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31 May 2020 

Measles makes a comeback in Europe


ISSUE 3 JAN 2013

Measles is a dangerous and highly contagious disease that at its peak infected almost 800,000 people in Britain. The development of the Measles, Mumps and Rubella (MMR) vaccine in 1988 stemmed the number of global cases, especially in developing countries, but the disease has now made a comeback in some European countries.
In England 667 cases of measles were reported in the second quarter of 2012 compared to 295 cases in the previous quarter. As of 3rd August 2012, 1450 suspected measles cases had been reported in England, mostly in Liverpool, in the areas of Knowsley and Sefton. With the number of cases rising schoolchildren are being urged to get vaccinated.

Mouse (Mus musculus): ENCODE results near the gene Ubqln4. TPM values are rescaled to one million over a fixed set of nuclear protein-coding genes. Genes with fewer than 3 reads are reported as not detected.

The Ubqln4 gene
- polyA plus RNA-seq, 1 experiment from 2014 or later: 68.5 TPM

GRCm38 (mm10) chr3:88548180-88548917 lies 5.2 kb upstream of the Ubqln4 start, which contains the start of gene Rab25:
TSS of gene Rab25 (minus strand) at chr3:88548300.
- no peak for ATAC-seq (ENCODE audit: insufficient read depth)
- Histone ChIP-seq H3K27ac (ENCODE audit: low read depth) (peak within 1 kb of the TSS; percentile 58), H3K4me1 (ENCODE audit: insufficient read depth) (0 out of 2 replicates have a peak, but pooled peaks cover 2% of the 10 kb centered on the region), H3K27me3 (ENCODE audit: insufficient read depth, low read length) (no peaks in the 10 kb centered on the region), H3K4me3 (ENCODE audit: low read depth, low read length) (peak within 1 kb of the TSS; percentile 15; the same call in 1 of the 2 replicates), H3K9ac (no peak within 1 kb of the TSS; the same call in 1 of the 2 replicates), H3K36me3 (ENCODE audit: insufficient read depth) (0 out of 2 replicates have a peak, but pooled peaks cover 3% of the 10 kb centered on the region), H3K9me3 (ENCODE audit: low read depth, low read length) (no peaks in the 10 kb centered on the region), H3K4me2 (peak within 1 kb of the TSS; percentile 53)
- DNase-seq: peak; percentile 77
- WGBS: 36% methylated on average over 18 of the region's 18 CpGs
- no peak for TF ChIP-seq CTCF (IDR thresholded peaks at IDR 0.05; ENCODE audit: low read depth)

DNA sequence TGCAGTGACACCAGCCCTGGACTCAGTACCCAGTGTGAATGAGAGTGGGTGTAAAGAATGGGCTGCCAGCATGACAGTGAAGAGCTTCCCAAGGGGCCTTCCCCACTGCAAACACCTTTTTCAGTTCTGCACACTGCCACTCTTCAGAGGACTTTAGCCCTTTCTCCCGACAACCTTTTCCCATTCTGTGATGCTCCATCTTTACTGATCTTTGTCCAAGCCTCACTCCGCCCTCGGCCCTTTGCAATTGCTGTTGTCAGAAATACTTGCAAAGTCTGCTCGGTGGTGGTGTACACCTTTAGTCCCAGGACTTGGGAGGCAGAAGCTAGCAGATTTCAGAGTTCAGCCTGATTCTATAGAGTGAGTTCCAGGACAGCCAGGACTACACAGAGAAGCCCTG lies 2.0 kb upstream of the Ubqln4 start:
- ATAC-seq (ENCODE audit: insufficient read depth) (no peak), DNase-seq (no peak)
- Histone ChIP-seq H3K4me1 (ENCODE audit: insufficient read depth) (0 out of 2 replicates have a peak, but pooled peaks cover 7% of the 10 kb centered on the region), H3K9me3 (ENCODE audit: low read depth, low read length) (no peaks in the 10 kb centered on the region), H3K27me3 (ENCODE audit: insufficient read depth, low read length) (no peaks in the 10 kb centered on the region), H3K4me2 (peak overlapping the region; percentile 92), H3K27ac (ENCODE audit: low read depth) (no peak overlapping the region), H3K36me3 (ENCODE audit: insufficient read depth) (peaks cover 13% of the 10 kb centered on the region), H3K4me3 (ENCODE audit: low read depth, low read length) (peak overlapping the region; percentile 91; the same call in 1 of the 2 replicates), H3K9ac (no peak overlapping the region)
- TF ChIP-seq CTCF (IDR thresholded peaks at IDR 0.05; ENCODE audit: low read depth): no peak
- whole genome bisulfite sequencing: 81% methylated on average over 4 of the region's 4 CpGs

The popularity of the MMR vaccination dropped in 1990 when Andrew Wakefield published his controversial paper about the link between MMR vaccine and autism in “The Lancet”. Although his research was later found to be flawed and the paper was fully retracted and he was struck off the Medical Register in May 2010 many parents were persuaded by his arguments and did not grant consent for their children to be vaccinated. Measles is a minor infection whose symptom is usually confined to a mild rash and fever lasting several days. However one in 15 people may develop more serious symptoms, some of which could even lead to death. ..............
by Dr Laleh Lohrasbi
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